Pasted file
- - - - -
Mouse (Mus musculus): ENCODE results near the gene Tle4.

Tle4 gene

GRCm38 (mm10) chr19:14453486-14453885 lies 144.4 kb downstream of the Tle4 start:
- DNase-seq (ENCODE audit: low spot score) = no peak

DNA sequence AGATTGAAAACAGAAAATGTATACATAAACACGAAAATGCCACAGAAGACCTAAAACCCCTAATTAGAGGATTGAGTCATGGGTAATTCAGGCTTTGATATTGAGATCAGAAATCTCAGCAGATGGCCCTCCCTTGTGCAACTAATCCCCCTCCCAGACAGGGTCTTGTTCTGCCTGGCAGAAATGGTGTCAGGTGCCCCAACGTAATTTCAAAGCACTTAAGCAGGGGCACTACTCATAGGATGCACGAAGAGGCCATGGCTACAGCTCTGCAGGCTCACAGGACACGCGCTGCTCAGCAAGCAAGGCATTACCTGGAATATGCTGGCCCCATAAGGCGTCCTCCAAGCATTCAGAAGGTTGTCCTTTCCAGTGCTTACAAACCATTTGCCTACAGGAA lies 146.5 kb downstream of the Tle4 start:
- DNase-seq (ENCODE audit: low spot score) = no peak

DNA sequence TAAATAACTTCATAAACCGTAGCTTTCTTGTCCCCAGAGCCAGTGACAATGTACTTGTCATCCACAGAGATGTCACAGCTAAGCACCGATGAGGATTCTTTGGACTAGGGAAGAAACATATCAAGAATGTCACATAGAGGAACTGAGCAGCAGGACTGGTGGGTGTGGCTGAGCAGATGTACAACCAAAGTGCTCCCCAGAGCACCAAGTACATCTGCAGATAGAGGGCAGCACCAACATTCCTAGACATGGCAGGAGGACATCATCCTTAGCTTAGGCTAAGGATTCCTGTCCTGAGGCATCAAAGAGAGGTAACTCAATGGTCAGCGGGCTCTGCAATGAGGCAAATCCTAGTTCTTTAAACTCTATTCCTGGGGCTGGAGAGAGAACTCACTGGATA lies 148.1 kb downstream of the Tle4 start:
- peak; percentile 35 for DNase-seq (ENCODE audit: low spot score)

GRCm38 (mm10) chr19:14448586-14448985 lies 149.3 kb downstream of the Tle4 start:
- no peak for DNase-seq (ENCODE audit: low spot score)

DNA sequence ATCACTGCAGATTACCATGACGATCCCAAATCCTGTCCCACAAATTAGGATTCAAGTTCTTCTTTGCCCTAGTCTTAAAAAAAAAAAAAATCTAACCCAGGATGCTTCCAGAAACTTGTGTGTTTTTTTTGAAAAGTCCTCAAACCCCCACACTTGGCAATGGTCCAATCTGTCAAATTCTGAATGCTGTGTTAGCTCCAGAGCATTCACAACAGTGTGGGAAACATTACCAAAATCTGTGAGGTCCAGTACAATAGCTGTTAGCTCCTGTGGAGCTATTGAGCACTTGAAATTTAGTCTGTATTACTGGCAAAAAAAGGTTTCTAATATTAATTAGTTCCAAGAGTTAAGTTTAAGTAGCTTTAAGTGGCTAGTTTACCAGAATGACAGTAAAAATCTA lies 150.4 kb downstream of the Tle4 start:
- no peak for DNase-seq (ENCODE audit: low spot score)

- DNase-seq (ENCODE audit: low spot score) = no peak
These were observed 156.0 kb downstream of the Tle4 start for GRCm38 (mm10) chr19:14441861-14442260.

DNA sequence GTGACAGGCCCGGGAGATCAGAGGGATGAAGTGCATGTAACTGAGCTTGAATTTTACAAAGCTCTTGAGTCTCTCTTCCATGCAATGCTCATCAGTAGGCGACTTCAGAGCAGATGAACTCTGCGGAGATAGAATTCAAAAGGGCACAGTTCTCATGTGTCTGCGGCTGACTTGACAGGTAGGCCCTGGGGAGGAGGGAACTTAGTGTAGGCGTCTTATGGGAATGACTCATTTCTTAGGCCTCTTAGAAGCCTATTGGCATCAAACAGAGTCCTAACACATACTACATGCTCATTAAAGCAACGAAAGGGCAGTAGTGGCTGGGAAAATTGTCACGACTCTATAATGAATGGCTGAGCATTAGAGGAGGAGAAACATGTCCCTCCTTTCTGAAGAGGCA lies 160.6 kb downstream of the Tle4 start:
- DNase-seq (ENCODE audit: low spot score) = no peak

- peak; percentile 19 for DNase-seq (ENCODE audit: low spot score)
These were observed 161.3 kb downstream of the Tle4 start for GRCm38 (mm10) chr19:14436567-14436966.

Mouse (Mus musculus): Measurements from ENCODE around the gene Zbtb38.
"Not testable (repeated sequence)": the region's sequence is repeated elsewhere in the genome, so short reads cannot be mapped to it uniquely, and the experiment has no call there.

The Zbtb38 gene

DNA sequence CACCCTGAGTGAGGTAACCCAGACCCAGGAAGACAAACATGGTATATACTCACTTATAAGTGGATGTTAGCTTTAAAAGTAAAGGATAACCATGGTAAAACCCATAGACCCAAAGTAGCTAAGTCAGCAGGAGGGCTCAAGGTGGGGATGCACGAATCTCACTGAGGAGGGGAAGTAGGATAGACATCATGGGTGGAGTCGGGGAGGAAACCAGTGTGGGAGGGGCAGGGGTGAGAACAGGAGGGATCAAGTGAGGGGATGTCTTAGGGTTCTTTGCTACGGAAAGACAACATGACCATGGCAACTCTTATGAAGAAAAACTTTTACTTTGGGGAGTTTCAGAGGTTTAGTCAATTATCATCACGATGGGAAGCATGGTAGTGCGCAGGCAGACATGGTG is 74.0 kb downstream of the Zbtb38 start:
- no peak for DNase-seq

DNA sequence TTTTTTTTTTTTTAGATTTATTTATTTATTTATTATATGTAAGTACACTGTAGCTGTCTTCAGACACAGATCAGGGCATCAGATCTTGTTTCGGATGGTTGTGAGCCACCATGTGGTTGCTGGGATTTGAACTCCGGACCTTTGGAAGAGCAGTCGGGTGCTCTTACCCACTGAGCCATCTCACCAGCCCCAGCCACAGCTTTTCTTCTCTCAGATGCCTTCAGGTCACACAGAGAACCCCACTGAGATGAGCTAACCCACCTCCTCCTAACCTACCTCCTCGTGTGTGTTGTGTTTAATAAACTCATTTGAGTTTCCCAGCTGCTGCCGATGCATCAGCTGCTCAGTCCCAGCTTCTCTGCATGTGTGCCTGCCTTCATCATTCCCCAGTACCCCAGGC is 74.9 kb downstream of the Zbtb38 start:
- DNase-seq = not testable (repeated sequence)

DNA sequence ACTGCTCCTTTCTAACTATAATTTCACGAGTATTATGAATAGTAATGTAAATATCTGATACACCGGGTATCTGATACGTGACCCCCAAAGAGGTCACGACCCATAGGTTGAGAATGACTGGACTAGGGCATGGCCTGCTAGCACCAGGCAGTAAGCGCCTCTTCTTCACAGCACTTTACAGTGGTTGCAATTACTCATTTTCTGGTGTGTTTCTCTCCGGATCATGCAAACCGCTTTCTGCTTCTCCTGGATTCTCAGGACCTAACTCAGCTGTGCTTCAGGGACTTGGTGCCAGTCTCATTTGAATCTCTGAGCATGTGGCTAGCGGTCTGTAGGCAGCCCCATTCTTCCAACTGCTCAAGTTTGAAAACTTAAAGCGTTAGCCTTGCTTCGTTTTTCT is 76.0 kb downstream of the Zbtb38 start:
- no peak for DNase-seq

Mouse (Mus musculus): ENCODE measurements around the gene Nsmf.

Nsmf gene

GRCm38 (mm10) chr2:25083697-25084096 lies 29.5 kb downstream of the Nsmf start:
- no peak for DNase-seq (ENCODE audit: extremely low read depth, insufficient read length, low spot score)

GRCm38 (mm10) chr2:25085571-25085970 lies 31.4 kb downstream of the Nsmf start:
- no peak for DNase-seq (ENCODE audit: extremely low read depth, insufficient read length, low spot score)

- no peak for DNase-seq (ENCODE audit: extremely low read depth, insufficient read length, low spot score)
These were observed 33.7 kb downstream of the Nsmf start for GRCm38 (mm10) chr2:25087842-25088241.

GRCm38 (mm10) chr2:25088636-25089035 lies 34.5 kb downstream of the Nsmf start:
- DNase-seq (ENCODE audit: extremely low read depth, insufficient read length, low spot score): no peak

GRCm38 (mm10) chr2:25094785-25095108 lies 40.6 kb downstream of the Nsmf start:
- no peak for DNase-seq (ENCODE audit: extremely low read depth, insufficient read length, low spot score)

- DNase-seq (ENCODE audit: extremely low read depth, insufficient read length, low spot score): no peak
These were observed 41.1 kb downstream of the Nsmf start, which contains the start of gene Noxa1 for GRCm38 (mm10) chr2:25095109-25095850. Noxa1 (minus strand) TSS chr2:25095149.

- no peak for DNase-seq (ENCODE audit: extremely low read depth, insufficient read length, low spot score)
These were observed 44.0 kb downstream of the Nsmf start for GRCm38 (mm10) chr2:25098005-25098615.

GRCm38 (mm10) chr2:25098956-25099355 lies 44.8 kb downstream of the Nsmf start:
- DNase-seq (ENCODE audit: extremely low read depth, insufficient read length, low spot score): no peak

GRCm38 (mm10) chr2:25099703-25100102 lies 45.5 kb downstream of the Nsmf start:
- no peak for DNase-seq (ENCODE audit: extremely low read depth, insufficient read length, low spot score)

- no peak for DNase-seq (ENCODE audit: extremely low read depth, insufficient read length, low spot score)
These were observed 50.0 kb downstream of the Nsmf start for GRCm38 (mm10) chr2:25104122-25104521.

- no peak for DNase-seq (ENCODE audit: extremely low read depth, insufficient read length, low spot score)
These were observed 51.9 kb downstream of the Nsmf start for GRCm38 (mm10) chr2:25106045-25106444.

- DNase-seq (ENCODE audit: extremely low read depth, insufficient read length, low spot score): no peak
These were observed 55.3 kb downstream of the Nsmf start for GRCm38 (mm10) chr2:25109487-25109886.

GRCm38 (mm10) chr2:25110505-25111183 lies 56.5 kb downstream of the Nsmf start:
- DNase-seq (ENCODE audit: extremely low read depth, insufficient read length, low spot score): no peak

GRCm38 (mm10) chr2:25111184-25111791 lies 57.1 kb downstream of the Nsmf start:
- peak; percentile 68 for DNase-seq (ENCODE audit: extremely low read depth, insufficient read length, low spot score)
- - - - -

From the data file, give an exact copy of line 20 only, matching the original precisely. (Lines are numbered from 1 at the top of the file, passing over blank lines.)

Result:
"Not testable (repeated sequence)": the region's sequence is repeated elsewhere in the genome, so short reads cannot be mapped to it uniquely, and the experiment has no call there.